4.1 What do I do now?: Ok once you finally finished generating your character you should find yourself in an alley. Try out the ADVICE, HELP, and DIR commands. You should be able to get yourself to level 1 by visiting the places on the DIR list. Check your experience by typing EXP. If your still short some experience run a few messages, go to the office in the firth floor of Moothall and ask the clerk for a job. Another good option is to talk to the warrior behind the curtain in the Raging Thrak Inn. Once you've gained enough experience for your level go to an inn and check in at the front desk. You will see a screen that is similar to the one in the character manager that will allow you to pick your skills for your new level. Pick out the ones you wish to train in. Remember although you can save training points for use in the next level, you can only train once per level so make you train in all the skills you need to. 4.2 Equipping yourself: You'll start off the game with a set of light leather armor, a backpack, a belt pouch, and a few hundred coins. You will want to add least pick up a reinforced shield from the armor shop and a weapon from the weapons shop. For those of you trained in Edged Weapons, a broadsword is a decent initial weapon, try to get a drake falchion soon though. Drake falchions are sometimes carried as treasure by certain creatures, or you can ask around to see if someone has one for sale. A drake falchion will be a good weapon that will see you through your early years until you can use a weapon made from a magic metal, such as Mithril, Ora, Imflass, etc. As far as custom weapons, armors, and shields go, try to avoid buying anything made from a material lower than metal or steel. In general most of those materials aren't as good, many items made from those materials weigh more than the basic items and may have penalties attached to them also. How are you going to get the silvers to afford these items? Well the two common ways to earn money in the beginning are running messages for the clerk in Moothall and hunting. After you've killed a creature remember to SKIN and SEARCH it. Some creatures may carry treasure in the form of coins, gems, or treasure chests. Many creatures also have pelts you can skin from them and sell at the furriers. 4.3 Equipment for the future Eventually you will want to get yourself good magic weapons, armor, and shield. Some of the more common magic metals that have bonuses are Mithril +5, Ora +10, Imflass +12, Mein +15, and Vultite +20. You must have levels equal to half the bonus of the magic metal rounded up, to use an item made from it, so level 3 for Mithril, level 5 for Ora, level 6 for Imflass, level 8 for Mein, and level 10 for Vultite. The armor shop and weapons shop sell items made from these materials, but the crystal amulet ESP net is also a common place to find used equipment. Keep in mind that items with a bonus of greater than +20 are rare so you will probably have to buy a Vultite shield and weapon new from the town shops. If you are lucky you may eventually run into a GM sponsored merchant event where you can buy interesting weapons, armor and/or other equipment. 4.4 A few side notes on weaponry: Some special weapons sold or created by the GM's may have strange names but there are only a few basic weapon types in the game. Those weapons are really just basic weapons with a fancy description. A gladius is really just a fancy name for a short sword; longswords, katanas, and khopeshs are actually falchions; a rapier and an epee are the same thing, etc. Eventually you will most likely run into a creature that is "immune to puncture," many types of undead and all golems fall into this category. What this means that you may score a hit on the creature, but because of it's unique property certain weapons may fail to harm it occasionally. Two edged weapons I know of that don't cause puncture wounds and therefore don't suffer from this problem, are axes and falchions. So if you plan on hunting a creature that is immune to puncture, keep one of those weapons handy.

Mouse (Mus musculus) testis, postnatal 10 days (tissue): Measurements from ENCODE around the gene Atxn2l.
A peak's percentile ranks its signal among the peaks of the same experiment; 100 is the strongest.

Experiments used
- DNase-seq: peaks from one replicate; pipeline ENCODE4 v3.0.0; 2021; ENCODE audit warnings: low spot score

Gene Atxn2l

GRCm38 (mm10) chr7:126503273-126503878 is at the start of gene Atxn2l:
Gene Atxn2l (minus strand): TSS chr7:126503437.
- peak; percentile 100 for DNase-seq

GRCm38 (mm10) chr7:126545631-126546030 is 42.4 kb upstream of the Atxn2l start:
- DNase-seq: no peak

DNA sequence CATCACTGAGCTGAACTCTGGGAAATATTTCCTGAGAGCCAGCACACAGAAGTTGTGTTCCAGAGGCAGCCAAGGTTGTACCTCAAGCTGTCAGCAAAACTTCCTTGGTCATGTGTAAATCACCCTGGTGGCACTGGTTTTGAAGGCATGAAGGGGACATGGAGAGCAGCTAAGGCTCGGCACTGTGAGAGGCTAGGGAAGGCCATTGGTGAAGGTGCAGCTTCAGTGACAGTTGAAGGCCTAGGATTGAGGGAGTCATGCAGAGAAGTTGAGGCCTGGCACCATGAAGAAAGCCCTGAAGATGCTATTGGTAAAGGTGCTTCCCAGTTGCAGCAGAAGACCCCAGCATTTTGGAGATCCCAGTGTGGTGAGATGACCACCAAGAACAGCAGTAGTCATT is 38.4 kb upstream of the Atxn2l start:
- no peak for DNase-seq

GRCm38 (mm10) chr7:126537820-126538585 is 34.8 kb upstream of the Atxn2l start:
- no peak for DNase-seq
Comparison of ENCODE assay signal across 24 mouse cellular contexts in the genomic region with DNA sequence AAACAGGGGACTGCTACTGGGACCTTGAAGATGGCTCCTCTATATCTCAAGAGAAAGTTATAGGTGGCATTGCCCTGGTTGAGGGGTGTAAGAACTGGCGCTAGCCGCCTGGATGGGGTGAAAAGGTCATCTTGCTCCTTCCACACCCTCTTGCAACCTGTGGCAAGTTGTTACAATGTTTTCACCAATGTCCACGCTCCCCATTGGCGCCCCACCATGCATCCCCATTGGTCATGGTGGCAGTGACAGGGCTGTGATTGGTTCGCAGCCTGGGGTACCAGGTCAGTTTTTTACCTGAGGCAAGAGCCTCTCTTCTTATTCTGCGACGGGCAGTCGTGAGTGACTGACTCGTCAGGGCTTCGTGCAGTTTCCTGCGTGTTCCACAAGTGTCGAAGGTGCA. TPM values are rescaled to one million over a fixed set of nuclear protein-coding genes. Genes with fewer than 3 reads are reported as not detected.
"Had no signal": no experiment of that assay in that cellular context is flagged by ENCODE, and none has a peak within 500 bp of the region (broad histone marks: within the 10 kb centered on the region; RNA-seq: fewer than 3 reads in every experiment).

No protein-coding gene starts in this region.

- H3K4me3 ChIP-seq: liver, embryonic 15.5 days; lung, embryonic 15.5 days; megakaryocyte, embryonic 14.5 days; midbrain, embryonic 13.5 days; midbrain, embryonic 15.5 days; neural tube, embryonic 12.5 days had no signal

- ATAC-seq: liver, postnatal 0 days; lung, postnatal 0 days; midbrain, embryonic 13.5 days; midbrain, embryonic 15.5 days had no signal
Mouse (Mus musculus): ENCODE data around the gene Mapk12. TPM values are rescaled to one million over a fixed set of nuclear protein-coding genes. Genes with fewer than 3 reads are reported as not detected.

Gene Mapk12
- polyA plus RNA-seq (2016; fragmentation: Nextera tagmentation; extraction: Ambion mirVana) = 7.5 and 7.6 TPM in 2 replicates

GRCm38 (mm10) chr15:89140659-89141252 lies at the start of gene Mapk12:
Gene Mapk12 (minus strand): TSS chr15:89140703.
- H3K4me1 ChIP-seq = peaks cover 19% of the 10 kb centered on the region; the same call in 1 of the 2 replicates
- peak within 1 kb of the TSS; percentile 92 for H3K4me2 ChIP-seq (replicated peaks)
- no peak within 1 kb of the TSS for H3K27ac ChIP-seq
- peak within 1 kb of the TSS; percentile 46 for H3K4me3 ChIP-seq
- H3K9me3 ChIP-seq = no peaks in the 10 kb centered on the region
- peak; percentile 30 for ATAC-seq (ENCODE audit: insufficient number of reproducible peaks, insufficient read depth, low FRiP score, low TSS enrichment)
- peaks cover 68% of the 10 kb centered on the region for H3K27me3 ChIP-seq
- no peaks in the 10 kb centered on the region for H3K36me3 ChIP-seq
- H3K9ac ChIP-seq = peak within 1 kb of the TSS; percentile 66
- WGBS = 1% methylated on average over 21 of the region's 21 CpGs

Part 5: Fighting and tactics